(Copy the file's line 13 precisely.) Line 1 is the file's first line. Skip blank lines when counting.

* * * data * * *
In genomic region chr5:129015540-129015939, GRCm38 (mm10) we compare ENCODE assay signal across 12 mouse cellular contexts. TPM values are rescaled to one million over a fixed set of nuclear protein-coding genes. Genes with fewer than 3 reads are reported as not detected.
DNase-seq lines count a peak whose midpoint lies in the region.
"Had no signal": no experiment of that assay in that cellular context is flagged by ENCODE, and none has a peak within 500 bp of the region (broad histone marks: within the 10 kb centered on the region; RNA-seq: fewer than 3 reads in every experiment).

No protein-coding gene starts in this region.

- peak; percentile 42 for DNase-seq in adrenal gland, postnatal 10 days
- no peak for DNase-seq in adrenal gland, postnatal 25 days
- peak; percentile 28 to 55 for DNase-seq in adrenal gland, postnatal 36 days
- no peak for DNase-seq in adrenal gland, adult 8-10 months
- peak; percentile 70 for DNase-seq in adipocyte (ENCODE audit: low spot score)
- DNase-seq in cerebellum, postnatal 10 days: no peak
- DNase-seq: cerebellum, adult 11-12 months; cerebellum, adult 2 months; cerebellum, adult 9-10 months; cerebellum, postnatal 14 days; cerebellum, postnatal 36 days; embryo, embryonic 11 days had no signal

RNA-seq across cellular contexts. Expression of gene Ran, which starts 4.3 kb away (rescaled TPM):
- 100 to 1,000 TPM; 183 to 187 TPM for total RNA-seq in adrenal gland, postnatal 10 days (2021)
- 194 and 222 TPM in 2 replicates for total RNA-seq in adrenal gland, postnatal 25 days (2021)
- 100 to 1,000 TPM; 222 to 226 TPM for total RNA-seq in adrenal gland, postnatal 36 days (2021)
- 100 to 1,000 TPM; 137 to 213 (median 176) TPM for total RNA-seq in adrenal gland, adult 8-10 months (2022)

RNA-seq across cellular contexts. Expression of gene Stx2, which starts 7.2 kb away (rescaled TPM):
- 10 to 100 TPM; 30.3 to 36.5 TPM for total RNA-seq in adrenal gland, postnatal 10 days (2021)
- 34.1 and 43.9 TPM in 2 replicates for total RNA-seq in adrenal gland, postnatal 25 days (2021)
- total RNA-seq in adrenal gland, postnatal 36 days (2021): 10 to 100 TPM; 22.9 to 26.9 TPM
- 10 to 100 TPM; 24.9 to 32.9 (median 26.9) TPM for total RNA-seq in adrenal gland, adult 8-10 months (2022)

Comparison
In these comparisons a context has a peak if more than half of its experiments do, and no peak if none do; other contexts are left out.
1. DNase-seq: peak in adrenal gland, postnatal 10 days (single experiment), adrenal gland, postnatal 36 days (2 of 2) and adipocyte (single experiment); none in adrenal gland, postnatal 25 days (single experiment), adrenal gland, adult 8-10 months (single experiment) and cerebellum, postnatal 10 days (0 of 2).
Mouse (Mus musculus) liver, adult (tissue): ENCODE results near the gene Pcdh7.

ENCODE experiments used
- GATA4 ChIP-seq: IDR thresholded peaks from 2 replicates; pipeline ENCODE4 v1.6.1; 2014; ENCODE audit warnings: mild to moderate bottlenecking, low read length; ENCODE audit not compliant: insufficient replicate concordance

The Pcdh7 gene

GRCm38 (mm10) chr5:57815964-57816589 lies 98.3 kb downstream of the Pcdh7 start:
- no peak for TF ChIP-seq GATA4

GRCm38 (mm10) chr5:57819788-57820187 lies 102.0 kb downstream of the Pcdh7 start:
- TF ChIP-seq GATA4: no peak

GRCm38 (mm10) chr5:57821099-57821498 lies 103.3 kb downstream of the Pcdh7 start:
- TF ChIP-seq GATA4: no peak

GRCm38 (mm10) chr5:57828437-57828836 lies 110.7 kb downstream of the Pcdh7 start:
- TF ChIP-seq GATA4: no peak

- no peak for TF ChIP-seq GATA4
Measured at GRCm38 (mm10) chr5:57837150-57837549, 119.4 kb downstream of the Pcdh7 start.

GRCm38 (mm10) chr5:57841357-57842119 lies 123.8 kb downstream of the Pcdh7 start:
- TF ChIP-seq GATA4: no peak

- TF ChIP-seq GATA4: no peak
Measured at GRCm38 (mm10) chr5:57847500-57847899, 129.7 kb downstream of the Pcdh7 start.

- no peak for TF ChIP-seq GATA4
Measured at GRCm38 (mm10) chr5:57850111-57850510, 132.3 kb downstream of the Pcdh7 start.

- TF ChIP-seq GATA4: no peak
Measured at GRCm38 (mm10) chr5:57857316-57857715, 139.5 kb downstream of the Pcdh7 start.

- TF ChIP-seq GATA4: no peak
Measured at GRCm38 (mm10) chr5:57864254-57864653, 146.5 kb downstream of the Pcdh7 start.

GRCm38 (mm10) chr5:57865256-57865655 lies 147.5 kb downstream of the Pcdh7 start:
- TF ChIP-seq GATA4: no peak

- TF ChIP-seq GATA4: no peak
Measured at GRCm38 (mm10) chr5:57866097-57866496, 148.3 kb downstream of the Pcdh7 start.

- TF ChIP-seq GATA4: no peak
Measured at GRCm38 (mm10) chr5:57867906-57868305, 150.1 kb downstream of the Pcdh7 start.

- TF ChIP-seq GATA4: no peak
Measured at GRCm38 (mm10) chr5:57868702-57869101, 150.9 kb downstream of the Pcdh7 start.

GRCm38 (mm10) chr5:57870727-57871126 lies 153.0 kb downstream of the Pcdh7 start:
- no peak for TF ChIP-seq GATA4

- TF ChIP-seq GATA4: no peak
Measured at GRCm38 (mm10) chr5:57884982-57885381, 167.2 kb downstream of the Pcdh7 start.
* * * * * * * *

- 100 to 1,000 TPM; 183 to 187 TPM for total RNA-seq in adrenal gland, postnatal 10 days (2021)